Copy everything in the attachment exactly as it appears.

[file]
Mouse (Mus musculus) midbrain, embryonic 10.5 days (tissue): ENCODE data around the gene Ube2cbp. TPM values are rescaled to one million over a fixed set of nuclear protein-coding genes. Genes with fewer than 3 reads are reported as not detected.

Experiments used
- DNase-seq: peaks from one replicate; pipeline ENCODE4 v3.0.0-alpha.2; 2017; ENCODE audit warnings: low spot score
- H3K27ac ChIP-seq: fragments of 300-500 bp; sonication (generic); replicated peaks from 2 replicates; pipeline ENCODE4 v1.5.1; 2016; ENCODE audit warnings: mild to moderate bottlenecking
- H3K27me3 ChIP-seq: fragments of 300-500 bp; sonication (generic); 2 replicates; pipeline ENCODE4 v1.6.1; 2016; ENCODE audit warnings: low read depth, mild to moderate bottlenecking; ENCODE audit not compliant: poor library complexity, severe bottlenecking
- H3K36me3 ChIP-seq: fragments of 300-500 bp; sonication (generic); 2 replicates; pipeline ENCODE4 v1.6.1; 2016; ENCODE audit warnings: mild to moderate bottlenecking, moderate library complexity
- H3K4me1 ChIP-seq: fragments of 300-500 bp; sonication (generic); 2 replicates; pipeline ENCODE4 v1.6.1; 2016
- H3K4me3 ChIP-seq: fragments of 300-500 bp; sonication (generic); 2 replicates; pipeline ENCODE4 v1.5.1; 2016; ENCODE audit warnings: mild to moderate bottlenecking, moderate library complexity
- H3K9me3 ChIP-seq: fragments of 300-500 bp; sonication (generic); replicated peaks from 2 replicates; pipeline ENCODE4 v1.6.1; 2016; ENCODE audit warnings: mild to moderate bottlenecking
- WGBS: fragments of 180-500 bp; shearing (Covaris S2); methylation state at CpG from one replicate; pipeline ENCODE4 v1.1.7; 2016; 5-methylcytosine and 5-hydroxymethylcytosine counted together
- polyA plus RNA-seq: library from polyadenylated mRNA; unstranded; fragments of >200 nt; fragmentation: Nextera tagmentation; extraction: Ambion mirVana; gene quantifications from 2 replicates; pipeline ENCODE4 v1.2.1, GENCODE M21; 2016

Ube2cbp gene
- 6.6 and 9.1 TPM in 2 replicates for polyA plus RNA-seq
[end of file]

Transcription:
Mouse (Mus musculus) midbrain, embryonic 10.5 days (tissue): ENCODE data around the gene Ube2cbp. TPM values are rescaled to one million over a fixed set of nuclear protein-coding genes. Genes with fewer than 3 reads are reported as not detected.

Experiments used
- DNase-seq: peaks from one replicate; pipeline ENCODE4 v3.0.0-alpha.2; 2017; ENCODE audit warnings: low spot score
- H3K27ac ChIP-seq: fragments of 300-500 bp; sonication (generic); replicated peaks from 2 replicates; pipeline ENCODE4 v1.5.1; 2016; ENCODE audit warnings: mild to moderate bottlenecking
- H3K27me3 ChIP-seq: fragments of 300-500 bp; sonication (generic); 2 replicates; pipeline ENCODE4 v1.6.1; 2016; ENCODE audit warnings: low read depth, mild to moderate bottlenecking; ENCODE audit not compliant: poor library complexity, severe bottlenecking
- H3K36me3 ChIP-seq: fragments of 300-500 bp; sonication (generic); 2 replicates; pipeline ENCODE4 v1.6.1; 2016; ENCODE audit warnings: mild to moderate bottlenecking, moderate library complexity
- H3K4me1 ChIP-seq: fragments of 300-500 bp; sonication (generic); 2 replicates; pipeline ENCODE4 v1.6.1; 2016
- H3K4me3 ChIP-seq: fragments of 300-500 bp; sonication (generic); 2 replicates; pipeline ENCODE4 v1.5.1; 2016; ENCODE audit warnings: mild to moderate bottlenecking, moderate library complexity
- H3K9me3 ChIP-seq: fragments of 300-500 bp; sonication (generic); replicated peaks from 2 replicates; pipeline ENCODE4 v1.6.1; 2016; ENCODE audit warnings: mild to moderate bottlenecking
- WGBS: fragments of 180-500 bp; shearing (Covaris S2); methylation state at CpG from one replicate; pipeline ENCODE4 v1.1.7; 2016; 5-methylcytosine and 5-hydroxymethylcytosine counted together
- polyA plus RNA-seq: library from polyadenylated mRNA; unstranded; fragments of >200 nt; fragmentation: Nextera tagmentation; extraction: Ambion mirVana; gene quantifications from 2 replicates; pipeline ENCODE4 v1.2.1, GENCODE M21; 2016

Ube2cbp gene
- 6.6 and 9.1 TPM in 2 replicates for polyA plus RNA-seq